The University Record, September 3, 1996

Innovation, collegiality, creativity emphasized at new faculty orientation

Interim President Homer A. Neal addressed new faculty at their orientation session last week in the Michigan Union Ballroom. Neal urged the group to view students and colleagues as resources for new ideas.

Photo by Bob Kalmbach

By Jared Blank


New faculty members were urged at their orientation last week to take advantage of the myriad programs and technologies on campus to improve quality and innovation in their teaching.

Interim President Homer A. Neal and Vice Provost for Academic Outreach and Information Technology Douglas E. Van Houweling addressed the faculty at a luncheon, part of the four-hour program introducing new faculty to the research and teaching resources available to them.

Neal stressed the importance of collegiality as a means to enhance creativity in teaching and research. "It is vital that we teach well. Michigan needs to be known for excellence in teaching as well as in research," he said.

"Just as we need excellent teaching," he added, "we also need to cultivate collegiality. Collegiality is a rare but precious commodity among those of us who are committed to the world of ideas and who are involved in their creation, preservation and exchange. I believe the health of the University---even its very survival---requires that we support one another, and that we continually strive to discover new ways to enlarge that support."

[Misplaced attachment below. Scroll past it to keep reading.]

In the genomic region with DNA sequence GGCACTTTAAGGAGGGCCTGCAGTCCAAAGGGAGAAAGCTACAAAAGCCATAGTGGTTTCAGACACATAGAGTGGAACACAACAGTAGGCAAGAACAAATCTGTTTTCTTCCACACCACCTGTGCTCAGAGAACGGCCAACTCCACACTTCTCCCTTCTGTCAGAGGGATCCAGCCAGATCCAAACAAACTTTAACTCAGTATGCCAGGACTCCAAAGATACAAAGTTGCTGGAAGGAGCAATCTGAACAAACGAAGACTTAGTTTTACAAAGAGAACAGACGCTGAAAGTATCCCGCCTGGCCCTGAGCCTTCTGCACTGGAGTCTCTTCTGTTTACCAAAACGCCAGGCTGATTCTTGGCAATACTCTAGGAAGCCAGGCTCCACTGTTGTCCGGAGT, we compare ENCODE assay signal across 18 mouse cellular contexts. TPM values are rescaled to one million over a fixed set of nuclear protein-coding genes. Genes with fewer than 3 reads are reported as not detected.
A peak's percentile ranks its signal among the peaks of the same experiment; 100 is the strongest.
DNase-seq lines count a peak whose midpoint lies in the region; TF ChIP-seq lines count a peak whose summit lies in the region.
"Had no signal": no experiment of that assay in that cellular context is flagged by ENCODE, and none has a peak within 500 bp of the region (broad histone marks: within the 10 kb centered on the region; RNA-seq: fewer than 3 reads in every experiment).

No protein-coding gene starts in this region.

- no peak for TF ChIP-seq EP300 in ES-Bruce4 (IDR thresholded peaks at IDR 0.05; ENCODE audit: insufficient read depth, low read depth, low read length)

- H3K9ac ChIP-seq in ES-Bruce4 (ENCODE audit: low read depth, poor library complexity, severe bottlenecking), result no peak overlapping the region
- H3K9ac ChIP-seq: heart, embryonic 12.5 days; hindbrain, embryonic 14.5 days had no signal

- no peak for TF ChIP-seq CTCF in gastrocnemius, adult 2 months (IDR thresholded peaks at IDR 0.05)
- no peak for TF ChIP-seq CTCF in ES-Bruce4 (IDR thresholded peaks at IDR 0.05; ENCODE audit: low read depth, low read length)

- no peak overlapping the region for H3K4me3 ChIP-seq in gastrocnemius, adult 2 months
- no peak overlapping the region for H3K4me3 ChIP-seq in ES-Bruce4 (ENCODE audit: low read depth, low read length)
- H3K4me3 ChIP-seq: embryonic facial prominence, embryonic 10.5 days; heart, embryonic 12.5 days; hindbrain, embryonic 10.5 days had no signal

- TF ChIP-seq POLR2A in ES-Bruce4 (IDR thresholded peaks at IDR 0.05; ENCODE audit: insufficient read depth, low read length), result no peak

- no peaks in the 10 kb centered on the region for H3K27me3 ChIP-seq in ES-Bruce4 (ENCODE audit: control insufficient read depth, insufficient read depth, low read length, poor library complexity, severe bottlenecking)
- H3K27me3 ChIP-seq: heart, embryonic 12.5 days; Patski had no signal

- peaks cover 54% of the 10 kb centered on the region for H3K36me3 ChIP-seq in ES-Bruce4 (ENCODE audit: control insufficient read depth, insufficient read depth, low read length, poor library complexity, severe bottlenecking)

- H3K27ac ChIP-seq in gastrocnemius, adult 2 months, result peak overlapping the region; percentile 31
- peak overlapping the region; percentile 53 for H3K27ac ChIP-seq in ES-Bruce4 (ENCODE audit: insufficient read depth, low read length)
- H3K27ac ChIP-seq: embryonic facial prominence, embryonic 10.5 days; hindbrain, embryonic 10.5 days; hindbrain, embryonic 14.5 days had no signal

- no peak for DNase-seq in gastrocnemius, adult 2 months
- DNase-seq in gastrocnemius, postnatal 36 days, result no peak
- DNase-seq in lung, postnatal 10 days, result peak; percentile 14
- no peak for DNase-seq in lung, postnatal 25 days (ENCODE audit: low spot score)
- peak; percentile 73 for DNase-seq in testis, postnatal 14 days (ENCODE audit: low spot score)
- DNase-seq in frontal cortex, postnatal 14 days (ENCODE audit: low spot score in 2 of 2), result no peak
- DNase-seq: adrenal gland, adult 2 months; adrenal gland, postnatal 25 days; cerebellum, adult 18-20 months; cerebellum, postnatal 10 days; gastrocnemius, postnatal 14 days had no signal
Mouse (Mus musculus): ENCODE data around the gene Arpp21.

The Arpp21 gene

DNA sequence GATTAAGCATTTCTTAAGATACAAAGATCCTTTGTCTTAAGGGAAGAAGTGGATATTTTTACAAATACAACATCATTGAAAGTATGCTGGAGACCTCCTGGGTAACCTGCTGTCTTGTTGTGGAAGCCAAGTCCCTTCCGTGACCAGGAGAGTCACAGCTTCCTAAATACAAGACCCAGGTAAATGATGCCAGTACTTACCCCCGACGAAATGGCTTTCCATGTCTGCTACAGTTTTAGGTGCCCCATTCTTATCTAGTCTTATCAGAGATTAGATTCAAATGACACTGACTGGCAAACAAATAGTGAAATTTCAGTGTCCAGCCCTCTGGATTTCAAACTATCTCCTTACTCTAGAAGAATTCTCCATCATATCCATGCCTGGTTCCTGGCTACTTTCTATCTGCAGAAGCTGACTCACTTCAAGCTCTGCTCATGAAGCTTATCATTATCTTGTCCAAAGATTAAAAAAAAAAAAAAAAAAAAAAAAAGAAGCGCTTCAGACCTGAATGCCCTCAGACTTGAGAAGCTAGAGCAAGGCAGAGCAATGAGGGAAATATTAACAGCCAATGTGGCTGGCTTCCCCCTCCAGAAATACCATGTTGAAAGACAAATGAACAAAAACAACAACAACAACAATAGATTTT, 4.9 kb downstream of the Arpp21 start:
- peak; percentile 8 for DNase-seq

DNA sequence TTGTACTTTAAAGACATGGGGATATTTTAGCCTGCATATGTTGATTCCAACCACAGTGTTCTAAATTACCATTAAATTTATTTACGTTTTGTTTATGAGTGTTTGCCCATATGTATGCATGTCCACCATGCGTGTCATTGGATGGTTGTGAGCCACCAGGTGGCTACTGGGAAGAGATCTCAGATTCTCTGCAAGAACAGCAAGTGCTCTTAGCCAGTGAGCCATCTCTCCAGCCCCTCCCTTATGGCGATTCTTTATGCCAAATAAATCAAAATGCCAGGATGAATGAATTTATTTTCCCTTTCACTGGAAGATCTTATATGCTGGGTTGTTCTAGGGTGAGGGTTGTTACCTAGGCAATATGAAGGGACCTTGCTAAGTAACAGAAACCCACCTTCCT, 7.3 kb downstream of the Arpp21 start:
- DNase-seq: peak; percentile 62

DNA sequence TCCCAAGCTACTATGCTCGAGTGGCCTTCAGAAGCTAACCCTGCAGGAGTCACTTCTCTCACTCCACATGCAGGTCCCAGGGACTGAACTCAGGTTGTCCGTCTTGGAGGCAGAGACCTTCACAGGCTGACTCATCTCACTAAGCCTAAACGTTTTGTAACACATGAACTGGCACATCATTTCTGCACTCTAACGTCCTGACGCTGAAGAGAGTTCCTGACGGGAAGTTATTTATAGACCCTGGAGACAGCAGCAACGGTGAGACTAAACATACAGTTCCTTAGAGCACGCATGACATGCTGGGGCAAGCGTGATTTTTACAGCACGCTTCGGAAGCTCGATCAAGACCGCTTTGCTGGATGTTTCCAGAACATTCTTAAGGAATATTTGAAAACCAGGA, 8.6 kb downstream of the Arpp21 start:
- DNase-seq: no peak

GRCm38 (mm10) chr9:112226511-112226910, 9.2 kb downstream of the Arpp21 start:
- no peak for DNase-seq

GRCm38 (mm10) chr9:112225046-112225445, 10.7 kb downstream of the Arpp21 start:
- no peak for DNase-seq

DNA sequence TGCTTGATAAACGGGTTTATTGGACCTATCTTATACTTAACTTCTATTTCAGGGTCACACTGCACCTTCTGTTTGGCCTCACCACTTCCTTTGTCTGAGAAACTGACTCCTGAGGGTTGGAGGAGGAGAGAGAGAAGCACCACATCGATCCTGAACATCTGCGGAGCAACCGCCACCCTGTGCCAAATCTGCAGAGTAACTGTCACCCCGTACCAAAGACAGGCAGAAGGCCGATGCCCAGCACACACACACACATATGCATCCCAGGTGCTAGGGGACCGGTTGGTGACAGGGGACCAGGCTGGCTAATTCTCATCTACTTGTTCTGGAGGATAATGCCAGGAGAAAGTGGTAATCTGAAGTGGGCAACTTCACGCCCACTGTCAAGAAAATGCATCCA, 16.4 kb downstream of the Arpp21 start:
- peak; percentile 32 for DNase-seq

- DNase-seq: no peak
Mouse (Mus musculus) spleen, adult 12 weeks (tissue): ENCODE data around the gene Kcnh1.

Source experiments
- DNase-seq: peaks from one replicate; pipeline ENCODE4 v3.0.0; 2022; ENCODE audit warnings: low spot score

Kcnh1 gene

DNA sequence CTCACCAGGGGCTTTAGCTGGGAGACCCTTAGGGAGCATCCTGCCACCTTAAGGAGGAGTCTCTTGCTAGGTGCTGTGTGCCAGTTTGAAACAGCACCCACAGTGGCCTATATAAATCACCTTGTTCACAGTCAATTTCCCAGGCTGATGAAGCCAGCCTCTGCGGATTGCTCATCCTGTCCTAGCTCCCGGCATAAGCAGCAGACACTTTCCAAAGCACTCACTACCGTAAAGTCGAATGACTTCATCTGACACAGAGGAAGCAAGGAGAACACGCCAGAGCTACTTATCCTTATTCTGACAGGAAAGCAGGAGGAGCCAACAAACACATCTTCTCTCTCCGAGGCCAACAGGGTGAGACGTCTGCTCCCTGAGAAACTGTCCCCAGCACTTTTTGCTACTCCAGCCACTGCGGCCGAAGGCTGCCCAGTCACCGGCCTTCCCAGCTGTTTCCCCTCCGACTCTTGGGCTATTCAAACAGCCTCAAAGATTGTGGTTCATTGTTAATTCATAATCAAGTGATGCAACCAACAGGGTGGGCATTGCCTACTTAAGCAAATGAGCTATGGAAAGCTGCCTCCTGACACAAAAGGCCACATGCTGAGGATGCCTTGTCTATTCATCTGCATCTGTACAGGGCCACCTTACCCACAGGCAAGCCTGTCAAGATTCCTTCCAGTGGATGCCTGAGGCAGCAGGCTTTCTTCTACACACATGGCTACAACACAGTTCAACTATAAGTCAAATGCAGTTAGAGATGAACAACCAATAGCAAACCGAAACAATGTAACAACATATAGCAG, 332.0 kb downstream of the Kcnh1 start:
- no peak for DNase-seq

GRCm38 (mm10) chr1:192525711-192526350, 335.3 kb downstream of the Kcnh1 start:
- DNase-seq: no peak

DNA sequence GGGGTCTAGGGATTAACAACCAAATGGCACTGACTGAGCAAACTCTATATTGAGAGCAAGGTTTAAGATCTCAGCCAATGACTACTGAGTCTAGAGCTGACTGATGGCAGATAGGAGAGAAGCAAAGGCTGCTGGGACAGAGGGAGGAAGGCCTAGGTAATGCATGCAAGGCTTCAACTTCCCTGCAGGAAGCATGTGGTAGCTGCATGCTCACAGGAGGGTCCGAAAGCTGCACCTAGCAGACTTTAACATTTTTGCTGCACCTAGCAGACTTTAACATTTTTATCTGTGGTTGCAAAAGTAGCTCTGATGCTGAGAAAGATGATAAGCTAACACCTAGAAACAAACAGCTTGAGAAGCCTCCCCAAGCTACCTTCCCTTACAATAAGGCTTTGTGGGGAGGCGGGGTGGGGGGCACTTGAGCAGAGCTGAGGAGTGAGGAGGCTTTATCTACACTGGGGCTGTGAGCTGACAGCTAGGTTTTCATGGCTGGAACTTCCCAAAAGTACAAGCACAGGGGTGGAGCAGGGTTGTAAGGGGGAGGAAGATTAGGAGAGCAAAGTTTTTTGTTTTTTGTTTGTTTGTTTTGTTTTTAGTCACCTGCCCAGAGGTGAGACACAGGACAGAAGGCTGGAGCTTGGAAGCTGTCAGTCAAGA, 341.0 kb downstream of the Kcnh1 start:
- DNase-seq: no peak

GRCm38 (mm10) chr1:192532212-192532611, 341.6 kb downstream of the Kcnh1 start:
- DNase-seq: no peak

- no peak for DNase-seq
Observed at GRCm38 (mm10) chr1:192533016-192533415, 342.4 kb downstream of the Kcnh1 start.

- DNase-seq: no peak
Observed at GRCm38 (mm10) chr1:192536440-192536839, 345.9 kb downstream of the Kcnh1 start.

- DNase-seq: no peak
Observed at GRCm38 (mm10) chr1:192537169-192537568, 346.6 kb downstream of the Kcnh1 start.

Neal listed three factors that he believes have contributed to the erosion of collegiality on college campuses. First, the growth of technology has lessened the dependence on shared space and common facilities, since many people can conduct research at home. Second, with the rapid advancement in knowledge, there is a lesser sense of a shared enterprise within departments and units. Last, faculty must look at students as "genuine colleagues."

He added that if faculty view students as colleagues, they can break down the stereotypes that continue to plague large universities. "One way to shatter the image is to create relations with students that bring them into the intellectual community in increasingly significant ways," he said. "One way to do this is through the use of research partnerships that ask of our students a kind of intellectual commitment that goes beyond the requirements of the classroom."

Van Houweling spoke about one major initiative designed specifically to foster collaboration---the Media Union, a four-million-square-foot building on North Campus filled with multimedia equipment that is available for use by anyone on campus.

"When I think about the Media Union, I don't think primarily about the facility. I think about the potential for learning," he said. "The Media Union will increase collegiality by lowering barriers across disciplines and bringing people together.

"It's about creation," he added. "We have tried to merge technology and creative capability in one place." Van Houweling noted that faculty will have access to innovative video, audio and virtual reality technologies.

"The Media Union was designed to help us jointly invent the future. This is a challenge I share with you."